Twenty years ago Annika Sorenstam teed off in the PGA Tour’s Bank of America Colonial, marking the first appearance by a woman in a PGA Tour event in more than a half century. Other women followed not long after, with varying degrees of success. But Sorenstam’s appearance in Fort Worth felt historic in its magnitude the moment it was announced, and it holds up as a landmark event two decades later.
At 32, the reserved Swede was not just a very good player on the LPGA Tour. She was the dominant player of her era, and arguably the greatest female player of all time. Whether she could approach the same success on a longer PGA Tour venue against top male players was, in the absence of any recent benchmark, a subject of genuine fascination.
Sorenstam ended up missing the cut, shooting 71 and 74 at Colonial Country Club, but that tells only a small part of the story. Here are 10 things you might not remember about this iconic moment in golf.
1. This whole thing began with another female golfer set to play the PGA Tour. In late 2002, a then unknown Connecticut club pro named Suzy Whaley won her local PGA of America section championship, thus earning an automatic berth in the next summer’s Greater Hartford Open. After Whaley (who would go on to become the first female president of the PGA of America in 2018) confirmed her intent to play, Sorenstam was asked if she also would want to try playing in a PGA Tour event. She said she would, and Colonial jumped on the opportunity to offer her a sponsor’s exemption.
2. Sorenstam was without rival in women’s golf at that point in her career. Midway through a Hall of Fame career, Sorenstam had won five of her eventual 10 majors and was the tour’s player of the year in five of the previous seven years. In 2001, she became the only LPGA player to shoot 59 in competition.
3. There was some blowback, including from her peers. While Sorenstam’s intentions to play were widely embraced, it wasn’t universal. Vijay Singh was the most notable player to express his opposition, saying that Sorenstam didn’t belong in the event, and if he drew her as a partner, he would withdraw. But even some of Sorenstam’s LPGA peers were resistant. In a first-person story for Sports Illustrated, Angela Stanford wrote the downside of Sorenstam faring poorly at Colonial would far outweigh any potential benefit.
4. The media attention around that year’s Colonial was as big as a major. More than 180 journalists sought credentials to cover Sorenstam’s appearance, forcing Colonial Country Club to shift the media center to its indoor tennis courts. Sorenstam also made a series of appearances on national talk shows and even on “60 Minutes.” In a rather forgettable year in men’s major championships, she was the biggest story in golf.
5. The bond Sorenstam forged with her two rookie playing partners was immediate. A random computer pairing put her with Aaron Barber and Dean Wilson, both of whom sought to make Sorenstam comfortable from the start. For Barber, who lost his card a year later and now works in finance, it was his sole moment of notoriety on tour while Wilson ended up winning the 2006 International. Both are still better known for their experience with Sorenstam, eventually being reunited for a 2013 Golf Channel special.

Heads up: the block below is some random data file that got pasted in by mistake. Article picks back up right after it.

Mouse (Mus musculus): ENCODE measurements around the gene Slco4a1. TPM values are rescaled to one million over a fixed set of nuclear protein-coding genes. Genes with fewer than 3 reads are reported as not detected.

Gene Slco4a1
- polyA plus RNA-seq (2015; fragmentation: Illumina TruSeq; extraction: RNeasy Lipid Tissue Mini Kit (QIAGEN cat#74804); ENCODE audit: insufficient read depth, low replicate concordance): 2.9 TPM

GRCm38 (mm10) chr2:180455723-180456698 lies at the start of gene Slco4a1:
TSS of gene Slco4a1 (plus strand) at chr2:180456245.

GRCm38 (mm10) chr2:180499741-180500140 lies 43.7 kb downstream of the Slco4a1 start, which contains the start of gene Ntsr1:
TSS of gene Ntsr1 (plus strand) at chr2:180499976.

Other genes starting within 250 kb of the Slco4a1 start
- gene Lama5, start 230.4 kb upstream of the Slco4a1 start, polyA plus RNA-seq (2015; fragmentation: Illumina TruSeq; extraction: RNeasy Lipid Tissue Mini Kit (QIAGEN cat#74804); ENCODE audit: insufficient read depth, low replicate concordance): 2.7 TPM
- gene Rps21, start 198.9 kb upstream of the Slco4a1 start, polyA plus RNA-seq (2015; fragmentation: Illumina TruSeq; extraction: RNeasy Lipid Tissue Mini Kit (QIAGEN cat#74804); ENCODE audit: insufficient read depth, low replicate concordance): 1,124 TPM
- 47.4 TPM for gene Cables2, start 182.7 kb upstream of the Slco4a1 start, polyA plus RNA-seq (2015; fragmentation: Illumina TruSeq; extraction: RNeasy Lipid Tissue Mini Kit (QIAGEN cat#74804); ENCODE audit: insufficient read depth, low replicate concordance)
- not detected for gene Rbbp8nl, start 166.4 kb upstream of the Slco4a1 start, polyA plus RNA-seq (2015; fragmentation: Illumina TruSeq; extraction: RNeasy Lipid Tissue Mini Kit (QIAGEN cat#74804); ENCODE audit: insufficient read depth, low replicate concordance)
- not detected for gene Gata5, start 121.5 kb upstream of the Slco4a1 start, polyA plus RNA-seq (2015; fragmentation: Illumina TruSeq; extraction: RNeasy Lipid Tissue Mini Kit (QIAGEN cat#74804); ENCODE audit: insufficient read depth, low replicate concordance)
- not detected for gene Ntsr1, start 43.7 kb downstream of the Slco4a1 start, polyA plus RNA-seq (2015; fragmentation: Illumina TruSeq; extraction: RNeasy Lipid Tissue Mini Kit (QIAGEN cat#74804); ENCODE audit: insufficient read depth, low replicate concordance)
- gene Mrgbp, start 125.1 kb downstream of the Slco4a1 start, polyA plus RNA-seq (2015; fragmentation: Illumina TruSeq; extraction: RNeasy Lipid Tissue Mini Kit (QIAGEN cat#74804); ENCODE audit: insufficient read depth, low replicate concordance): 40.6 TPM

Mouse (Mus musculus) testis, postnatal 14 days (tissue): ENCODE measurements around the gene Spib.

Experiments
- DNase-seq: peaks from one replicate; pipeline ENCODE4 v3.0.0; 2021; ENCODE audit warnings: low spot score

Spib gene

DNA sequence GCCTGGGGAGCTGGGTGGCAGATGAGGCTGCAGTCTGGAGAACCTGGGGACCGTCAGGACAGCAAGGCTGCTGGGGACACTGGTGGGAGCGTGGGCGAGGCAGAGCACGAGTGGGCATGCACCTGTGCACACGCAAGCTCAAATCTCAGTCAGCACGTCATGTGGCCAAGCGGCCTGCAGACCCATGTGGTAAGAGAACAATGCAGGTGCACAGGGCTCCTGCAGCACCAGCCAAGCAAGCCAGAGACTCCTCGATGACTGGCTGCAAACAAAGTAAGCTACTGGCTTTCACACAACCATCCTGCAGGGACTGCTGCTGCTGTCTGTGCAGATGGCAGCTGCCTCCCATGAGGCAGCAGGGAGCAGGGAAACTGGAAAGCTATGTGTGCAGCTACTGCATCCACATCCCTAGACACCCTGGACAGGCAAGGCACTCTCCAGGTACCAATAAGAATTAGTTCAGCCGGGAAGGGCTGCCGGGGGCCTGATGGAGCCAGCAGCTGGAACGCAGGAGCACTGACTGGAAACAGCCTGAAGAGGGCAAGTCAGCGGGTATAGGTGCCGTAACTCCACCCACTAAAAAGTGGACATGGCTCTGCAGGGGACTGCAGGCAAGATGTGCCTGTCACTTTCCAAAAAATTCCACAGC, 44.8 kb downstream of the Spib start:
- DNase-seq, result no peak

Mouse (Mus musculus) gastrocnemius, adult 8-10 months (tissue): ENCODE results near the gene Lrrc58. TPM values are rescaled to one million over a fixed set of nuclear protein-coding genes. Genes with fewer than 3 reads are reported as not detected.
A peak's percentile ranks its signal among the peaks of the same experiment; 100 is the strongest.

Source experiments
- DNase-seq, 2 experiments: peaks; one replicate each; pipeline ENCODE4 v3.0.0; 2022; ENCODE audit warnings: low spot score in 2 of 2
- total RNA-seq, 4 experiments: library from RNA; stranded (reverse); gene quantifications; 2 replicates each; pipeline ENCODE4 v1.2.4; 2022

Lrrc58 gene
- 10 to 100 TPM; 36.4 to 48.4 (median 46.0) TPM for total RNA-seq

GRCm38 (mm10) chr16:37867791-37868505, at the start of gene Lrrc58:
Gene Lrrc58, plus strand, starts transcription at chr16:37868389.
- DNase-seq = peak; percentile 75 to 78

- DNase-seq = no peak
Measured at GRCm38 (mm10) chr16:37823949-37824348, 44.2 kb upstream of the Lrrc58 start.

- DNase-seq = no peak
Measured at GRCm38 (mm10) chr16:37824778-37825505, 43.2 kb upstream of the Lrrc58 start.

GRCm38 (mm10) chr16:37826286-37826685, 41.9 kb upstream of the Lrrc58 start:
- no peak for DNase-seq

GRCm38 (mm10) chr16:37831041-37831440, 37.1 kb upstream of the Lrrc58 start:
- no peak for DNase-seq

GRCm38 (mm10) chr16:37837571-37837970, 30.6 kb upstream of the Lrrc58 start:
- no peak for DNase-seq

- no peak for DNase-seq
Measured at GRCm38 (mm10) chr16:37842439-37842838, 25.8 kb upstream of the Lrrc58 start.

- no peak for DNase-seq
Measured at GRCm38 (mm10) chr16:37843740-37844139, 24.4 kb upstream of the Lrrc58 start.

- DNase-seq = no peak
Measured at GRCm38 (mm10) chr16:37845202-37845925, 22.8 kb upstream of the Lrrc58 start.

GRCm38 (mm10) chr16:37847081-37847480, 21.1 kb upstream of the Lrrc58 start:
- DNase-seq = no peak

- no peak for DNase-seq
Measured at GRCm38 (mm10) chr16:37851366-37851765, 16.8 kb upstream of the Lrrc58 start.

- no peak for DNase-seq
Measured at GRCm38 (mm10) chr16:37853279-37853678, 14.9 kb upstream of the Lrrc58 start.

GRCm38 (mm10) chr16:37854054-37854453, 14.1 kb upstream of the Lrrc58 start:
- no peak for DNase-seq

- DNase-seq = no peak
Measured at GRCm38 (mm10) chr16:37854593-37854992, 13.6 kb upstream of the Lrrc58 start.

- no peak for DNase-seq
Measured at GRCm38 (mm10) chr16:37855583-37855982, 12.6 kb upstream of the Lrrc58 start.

6. Sorenstam’s opening tee shot ranks as maybe the most pressure-filled opening shot in golf history. Starting on Colonial’s 10th hole in front of throngs of cameras, and a massive gallery filled with girls wearing “Go Annika” buttons, Sorenstam crushed a 4-wood 255 yards into the fairway, then feigned falling over as if overcome by the moment.
7. She made a brief appearance on the leaderboard. After three pars to start her opening round, Sorenstam birdied the par-3 13th to move to one under, giving her a spot near the lead, where she stood at the turn.
8. Sorenstam’s ball-striking was otherworldly. She made two bogeys on the back nine en route to her 71, but Sorenstam hardly missed a shot on the 7,080-yard Colonial layout. She missed just one fairway, hit 14 of 18 greens, and the four she missed were close enough she still putted for birdie. Sorenstam’s ball-striking was already legend on the LPGA Tour, but the way it translated to a PGA Tour was further validation.
9. The next day was a slight emotional letdown. Her 74 led to a missed cut, and she finished in 96th place, better than 11 men, including an eventual U.S. Open champion in Geoff Ogilvy, and the previous year’s Players champion, Craig Perks.
10. It was Sorenstam’s only start in a PGA Tour event. While Annika never made another appearance in a men’s event, she did lead the way for several others to follow. Whaley played that year in Hartford, missing the cut with scores of 75 and 78, and the next year, Michelle Wie played the first of eight tournaments on the men’s tour. At age 14, her second round 68 in the Sony Open brought her within a stroke of making the cut, but that was as close as she got. Most recently, the LPGA’s Brittany Lincicome played in the 2018 Barbasol Championship, missing the cut with scores of 78-71.